Spaghetti Western

Jonathan Travelstead

After Midnight Cowboy

Misplaced wrangler, your leather scuff and drawl in New York City
is en vogue as silk sheets on hostel beds. Your turquoise,
silver-tipped bolo, tobacco-stained fingers rolling cigarettes

lip-sealed with spit. Exclaiming Wouldja lookit that! Wouldja
lookit that!, Stetson falling for every rubbernecked prostitute,
or tall building. How can I kindly say we’ve moved on from pistols

brought to bear by lazy writing, and applause of virtue’s spittoon?
Caramel-tinted water fills brown and white jugs of bourbon
labelled XXX. Have one on me while you change your name

to something gas-guzzling and American, ape another smoke ring
for the camera. But please. Allow me to be human a moment
about caricature, the appeal to force who throws the bad man

in the pokey, and pleasures in angling the Star of David

studded on his chest, center frame. You serve best in lassoing hoopsnakes

from the caboose of last century’s train. Skedaddle. Begone.

Horace Greeley’s wild pastures have been engineered or levied,
and the plains Indians have gone beyond your reach.

Coaxial gai-jin. Time tourist, gaudy gaucho.

Wannabe ego among two-dimensional heroes. Black-faced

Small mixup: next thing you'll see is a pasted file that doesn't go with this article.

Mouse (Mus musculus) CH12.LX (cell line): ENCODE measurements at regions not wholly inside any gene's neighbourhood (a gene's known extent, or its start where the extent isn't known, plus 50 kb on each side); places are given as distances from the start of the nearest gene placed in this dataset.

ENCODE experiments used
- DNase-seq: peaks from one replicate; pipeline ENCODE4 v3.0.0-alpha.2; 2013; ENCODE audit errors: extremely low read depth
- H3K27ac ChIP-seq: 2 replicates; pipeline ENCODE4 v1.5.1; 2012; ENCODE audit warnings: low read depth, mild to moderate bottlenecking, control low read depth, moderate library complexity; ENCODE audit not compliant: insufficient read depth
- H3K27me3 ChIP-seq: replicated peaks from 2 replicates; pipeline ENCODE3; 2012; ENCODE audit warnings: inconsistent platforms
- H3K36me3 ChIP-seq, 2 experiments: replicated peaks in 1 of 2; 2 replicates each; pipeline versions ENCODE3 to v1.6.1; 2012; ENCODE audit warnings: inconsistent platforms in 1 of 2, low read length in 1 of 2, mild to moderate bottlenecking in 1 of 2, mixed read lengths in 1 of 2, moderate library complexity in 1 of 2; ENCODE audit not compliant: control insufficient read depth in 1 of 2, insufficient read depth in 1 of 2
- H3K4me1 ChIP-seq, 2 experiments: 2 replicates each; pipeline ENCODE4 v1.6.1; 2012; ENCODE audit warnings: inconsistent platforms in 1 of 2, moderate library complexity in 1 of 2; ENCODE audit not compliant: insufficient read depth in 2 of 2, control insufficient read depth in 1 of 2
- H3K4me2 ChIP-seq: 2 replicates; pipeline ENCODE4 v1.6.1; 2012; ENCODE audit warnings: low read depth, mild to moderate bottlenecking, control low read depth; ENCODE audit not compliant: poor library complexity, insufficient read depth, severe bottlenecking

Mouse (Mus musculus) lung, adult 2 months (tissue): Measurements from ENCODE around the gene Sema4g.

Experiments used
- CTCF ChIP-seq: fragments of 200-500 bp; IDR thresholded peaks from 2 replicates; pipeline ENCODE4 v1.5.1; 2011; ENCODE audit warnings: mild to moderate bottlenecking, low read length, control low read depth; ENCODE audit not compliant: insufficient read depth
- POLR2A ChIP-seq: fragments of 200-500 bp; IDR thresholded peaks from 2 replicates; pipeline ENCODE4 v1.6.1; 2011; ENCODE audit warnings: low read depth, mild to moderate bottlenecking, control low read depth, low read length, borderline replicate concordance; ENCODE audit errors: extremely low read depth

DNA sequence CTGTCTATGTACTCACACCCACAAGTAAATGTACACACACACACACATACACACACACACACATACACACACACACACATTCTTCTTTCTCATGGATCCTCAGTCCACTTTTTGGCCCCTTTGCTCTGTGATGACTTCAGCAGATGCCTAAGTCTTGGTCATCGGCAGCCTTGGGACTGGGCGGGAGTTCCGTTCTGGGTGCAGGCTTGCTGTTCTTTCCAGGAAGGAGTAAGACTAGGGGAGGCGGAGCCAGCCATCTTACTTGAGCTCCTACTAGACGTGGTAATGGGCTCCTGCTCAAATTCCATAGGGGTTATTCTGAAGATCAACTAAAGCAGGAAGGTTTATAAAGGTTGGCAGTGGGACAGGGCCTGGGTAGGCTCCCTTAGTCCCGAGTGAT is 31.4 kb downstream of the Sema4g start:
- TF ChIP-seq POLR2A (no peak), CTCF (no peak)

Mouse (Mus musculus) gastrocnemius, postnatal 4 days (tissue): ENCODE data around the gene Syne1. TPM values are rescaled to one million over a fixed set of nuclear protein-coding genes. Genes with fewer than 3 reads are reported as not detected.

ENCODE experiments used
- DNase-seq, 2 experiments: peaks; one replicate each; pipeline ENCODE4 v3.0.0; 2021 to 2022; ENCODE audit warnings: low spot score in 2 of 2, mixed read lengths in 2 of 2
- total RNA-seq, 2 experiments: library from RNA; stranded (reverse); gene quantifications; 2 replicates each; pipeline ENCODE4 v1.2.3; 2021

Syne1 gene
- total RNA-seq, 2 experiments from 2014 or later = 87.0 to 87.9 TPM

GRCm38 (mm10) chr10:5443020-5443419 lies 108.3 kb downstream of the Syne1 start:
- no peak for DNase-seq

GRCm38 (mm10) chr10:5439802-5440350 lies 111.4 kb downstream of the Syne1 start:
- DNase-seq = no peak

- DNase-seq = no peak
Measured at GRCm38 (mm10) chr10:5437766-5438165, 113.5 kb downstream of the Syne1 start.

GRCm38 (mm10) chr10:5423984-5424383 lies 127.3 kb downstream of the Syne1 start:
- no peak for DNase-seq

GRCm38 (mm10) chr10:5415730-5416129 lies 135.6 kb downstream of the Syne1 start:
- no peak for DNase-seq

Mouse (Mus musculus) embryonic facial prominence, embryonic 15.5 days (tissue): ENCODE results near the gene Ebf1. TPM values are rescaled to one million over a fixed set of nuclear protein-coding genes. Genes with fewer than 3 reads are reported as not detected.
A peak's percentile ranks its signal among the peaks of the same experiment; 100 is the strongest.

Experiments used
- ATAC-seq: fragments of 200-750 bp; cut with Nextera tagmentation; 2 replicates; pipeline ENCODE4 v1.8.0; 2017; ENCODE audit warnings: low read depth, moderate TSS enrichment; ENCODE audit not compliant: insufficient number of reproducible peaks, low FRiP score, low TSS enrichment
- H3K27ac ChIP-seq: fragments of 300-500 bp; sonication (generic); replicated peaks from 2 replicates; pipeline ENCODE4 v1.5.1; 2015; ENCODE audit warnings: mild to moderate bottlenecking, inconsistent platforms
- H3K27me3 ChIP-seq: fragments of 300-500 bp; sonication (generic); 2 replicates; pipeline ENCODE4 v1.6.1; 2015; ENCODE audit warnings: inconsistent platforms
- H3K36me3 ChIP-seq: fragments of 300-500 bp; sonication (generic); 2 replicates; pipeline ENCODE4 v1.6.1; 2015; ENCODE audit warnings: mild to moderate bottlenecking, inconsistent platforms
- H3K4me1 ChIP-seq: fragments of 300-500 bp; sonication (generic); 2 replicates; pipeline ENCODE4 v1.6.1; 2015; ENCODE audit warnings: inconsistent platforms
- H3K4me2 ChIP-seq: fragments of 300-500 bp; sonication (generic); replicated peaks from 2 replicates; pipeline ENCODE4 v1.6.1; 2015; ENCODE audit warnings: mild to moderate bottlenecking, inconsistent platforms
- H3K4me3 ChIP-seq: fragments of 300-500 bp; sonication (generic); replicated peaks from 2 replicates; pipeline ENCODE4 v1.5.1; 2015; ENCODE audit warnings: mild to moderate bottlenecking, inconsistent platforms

anachronism. I blame myself. Our love of watching cranked genocide
to eleven on the Nielsen ratings. Meet me in the middle.

Let me entreat you to holster your peashooter, turn in the bauble
pinned to your chest. Perhaps Russian roulette. You’ve embarrassed
us all. Consider the film with the ronin samurai, who,

shamed by losing his feudal lord, seeks redemption
by appeasing the audience. He kneels on clean, folded linen.
Dimples the tanto’s damascus steel against a point on his belly.

He pulls the trigger and ovation follows.


Jonathan_TravelsteadJonathan Travelstead served in the Air Force National Guard for six years as a firefighter and currently works as a full-time firefighter for the city of Murphysboro, IL. Having finished his MFA at Southern Illinois University of Carbondale, he now works on an old dirt-bike he hopes will one day get him to the salt flats of Bolivia. He has published work in The Iowa Review and on among others, and his first collection, How We Bury Our Dead was released by Cobalt/Thumbnail Press in March 2015.